b) Catholic period

- Loss and Gain: The Story of a Convert, 1848.

- Discourses addressed to Mixed Congregations, 1849.

- Sermons preached on Various Occasions, 1850-1873.

- Lectures on the Present Position of Catholic in England, 1851.

- The Idea of a University, 1858.

- Apologia pro vita sua, 1864.

- An Essay in Aid of a Grammar of Assent, 1870.

- Meditations and Devotions of the Late Cardinal Newman. Posthumous book containing notes taken by Newman in his meditation.

His teachings

For reasons of space we cannot present here his profound philosophical and theological thought, so we will limit ourselves to giving three brushstrokes on his rich spiritual doctrine.

A. Christian holiness

Holiness is a dominant theme in Newman's writings, which he affirms to be the great end of human life. To attain it requires three things: to seek it, to desire it and to love it. It is a dynamic reality that must grow. He gives the example of the seed and the tree: the seed of baptismal grace is destined to grow forever. Holiness is the fruit of divine initiative and human cooperation. On the part of the Christian, ascetic struggle is required. For this reason he affirms: "Struggle is the distinctive sign most proper to the Christian. He is a soldier of Christ".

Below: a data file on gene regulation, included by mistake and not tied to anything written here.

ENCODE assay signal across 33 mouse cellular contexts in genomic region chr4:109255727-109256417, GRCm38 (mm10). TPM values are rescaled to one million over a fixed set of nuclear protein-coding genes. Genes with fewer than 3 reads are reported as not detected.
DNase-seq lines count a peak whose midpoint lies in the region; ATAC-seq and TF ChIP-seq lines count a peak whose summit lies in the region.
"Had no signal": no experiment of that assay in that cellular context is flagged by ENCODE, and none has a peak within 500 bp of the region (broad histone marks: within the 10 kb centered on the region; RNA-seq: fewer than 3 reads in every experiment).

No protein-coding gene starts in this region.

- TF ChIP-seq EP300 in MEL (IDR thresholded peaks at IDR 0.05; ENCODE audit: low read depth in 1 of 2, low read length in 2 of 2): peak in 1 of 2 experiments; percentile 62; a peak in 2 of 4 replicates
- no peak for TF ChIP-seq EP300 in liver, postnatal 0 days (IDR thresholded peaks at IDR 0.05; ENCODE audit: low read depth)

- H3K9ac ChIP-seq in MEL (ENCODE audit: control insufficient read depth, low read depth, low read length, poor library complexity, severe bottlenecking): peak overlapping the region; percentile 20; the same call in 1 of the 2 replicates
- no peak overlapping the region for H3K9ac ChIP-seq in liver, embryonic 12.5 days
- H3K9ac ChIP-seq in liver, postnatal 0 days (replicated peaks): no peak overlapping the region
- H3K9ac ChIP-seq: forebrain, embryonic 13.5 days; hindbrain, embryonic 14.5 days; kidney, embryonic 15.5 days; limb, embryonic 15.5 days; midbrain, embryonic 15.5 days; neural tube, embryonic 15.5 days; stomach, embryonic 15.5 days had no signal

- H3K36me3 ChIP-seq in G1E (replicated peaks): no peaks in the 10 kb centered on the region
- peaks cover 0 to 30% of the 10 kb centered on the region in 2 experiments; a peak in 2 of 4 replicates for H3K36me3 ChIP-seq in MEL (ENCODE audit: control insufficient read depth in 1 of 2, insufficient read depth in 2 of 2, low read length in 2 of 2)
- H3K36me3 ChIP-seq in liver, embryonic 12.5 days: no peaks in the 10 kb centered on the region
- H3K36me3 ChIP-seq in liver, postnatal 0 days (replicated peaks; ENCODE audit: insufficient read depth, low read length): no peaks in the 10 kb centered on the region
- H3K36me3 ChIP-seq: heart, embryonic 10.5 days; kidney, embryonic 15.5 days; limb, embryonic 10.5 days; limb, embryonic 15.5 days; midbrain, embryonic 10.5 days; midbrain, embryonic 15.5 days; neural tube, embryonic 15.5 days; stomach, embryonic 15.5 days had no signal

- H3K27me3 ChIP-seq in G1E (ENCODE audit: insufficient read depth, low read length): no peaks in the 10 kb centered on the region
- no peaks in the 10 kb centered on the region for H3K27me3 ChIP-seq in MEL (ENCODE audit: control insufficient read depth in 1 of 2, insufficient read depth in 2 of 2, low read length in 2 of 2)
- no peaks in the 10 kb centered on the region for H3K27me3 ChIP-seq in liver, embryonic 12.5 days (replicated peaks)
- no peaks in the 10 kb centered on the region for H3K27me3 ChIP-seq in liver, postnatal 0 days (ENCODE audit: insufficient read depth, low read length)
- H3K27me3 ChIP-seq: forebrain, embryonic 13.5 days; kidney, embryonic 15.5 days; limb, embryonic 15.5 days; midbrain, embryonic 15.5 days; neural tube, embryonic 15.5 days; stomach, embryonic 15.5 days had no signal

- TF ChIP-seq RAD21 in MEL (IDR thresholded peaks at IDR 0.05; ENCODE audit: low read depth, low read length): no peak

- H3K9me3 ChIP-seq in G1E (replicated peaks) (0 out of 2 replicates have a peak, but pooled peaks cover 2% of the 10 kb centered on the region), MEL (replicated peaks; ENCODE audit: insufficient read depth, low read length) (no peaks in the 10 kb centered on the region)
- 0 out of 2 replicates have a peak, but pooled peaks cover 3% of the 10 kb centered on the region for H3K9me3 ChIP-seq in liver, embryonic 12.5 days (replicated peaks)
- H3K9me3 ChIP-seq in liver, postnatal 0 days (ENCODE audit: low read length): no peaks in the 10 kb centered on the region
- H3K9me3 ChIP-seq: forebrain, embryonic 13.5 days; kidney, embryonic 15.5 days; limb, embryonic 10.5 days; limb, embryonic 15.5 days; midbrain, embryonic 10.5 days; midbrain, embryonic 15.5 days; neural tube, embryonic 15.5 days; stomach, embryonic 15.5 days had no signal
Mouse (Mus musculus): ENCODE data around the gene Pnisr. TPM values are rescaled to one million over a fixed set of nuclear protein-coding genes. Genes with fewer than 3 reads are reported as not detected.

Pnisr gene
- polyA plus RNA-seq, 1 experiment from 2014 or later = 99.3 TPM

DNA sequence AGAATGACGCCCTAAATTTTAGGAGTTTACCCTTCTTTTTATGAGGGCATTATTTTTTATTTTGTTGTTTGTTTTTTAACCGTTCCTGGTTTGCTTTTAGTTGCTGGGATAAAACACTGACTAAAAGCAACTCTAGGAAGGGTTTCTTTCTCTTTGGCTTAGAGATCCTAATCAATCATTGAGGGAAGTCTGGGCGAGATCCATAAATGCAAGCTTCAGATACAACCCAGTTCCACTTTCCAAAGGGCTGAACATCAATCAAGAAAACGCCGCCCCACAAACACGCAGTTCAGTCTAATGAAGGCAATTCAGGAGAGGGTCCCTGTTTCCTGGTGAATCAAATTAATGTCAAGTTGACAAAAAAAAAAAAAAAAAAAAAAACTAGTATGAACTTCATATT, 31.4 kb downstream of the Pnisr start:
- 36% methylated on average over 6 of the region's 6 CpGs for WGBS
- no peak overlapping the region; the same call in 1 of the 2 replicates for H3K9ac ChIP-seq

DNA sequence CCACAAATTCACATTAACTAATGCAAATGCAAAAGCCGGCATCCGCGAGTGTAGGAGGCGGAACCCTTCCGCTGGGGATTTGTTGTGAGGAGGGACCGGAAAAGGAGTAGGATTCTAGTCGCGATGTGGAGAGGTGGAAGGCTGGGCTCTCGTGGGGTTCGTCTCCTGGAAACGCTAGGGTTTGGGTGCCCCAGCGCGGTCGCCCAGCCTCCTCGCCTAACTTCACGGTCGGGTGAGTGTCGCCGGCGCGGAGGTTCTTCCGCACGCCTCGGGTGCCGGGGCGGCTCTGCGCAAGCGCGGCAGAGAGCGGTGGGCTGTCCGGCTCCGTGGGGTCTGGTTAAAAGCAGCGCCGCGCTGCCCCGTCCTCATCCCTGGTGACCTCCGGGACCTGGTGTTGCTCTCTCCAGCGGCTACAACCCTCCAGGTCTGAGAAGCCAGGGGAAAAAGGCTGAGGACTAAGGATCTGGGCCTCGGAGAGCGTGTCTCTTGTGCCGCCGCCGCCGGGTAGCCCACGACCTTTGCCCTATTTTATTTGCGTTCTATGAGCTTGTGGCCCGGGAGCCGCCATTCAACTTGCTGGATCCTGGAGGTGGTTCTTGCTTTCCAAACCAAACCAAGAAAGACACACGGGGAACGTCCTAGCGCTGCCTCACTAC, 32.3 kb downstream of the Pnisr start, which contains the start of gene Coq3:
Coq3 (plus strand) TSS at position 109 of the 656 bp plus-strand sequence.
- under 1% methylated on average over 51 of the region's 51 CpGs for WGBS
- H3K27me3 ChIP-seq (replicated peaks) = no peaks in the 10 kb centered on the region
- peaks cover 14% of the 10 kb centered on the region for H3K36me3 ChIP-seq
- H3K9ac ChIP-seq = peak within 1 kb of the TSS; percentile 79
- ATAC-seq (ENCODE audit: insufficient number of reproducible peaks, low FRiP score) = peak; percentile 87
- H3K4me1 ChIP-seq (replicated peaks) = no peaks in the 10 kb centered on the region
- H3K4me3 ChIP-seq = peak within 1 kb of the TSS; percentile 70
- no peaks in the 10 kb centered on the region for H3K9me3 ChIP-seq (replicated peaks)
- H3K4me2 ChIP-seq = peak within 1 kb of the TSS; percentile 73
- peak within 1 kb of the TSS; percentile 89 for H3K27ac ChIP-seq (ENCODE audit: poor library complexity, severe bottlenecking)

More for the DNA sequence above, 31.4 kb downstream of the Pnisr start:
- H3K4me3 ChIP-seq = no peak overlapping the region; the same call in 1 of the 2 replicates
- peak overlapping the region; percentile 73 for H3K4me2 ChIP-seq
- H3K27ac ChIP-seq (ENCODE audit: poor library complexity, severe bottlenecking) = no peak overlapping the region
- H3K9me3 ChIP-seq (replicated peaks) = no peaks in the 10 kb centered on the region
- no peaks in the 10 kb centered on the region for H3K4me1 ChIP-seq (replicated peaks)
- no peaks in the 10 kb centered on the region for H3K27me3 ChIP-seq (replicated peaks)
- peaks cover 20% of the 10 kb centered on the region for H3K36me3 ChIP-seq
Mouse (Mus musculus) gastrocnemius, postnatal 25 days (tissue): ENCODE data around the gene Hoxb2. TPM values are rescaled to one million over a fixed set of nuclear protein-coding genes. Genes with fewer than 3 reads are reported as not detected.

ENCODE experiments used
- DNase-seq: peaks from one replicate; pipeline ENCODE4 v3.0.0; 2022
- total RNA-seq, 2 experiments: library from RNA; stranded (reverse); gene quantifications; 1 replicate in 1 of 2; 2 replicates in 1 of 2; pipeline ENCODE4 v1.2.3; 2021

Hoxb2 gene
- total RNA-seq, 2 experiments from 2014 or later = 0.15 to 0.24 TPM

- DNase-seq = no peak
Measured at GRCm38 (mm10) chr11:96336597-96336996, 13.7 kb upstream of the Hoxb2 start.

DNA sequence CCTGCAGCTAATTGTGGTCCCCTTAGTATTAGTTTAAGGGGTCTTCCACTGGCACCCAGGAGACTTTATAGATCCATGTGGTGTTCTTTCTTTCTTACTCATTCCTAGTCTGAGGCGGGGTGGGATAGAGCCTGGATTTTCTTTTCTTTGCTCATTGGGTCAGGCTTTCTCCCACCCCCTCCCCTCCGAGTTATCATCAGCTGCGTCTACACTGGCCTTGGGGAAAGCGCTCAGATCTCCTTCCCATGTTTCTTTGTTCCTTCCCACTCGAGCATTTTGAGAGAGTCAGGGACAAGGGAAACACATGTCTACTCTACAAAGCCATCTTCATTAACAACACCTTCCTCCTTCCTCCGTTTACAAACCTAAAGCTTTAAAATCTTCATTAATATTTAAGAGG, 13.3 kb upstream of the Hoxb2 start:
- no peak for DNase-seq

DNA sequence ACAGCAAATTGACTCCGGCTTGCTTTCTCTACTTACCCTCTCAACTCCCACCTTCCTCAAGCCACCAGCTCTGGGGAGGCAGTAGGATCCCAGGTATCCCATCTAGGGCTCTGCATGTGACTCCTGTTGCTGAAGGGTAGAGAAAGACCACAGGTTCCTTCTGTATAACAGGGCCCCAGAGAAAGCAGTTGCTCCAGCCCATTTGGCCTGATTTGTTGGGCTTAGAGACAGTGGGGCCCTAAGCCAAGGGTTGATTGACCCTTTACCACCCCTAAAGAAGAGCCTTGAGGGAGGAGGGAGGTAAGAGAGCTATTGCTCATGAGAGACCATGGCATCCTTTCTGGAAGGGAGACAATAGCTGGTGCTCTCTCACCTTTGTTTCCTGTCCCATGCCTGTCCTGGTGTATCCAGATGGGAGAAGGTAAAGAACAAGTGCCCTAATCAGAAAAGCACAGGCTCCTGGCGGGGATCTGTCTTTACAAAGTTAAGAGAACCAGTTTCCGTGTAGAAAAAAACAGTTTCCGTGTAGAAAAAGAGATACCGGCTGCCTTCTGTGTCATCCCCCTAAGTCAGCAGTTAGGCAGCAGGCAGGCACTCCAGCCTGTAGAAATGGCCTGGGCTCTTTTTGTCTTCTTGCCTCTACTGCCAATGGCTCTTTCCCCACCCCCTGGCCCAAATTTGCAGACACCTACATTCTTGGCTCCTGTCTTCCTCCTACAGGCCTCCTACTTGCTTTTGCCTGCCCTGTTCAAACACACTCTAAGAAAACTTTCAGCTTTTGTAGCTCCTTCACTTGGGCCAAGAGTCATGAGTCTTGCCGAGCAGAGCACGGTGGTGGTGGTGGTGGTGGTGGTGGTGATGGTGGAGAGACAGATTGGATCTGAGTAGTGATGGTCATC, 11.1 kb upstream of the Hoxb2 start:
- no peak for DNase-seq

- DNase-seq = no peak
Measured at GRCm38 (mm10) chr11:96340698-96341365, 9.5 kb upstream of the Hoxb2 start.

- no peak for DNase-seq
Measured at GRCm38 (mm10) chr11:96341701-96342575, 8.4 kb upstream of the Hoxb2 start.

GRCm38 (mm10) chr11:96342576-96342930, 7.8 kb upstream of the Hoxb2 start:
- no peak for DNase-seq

Newman maintains that it is possible to achieve holiness by living in the midst of the world. He affirms that the Christian should strive to collaborate with Christ in the redemption of this world. He is fully convinced that the world and the duties of the Christian in the midst of the world are the locus The Christian should live out his vocation, not renouncing the world, but renouncing worldliness. According to Newman, this was the pastoral commitment of St. Philip Neri: "To save men, not from, but in the world". Consequently, the Christian does not have to abandon his secular tasks in order to attain holiness. Holiness consists in fulfilling daily duties with perfection: "What is meant by perfection? I suppose it is the power or faculty of fulfilling our duty exactly and completely, whatever it may be, as opposed to a performance that is partial, careless, sluggish, clumsy (...). It is a life of faith, hope and charity, manifested in successive acts according to the calls of the moment and the vocation of the individual (...). He is perfect who fulfills his daily duties perfectly".

B) The continuous prayer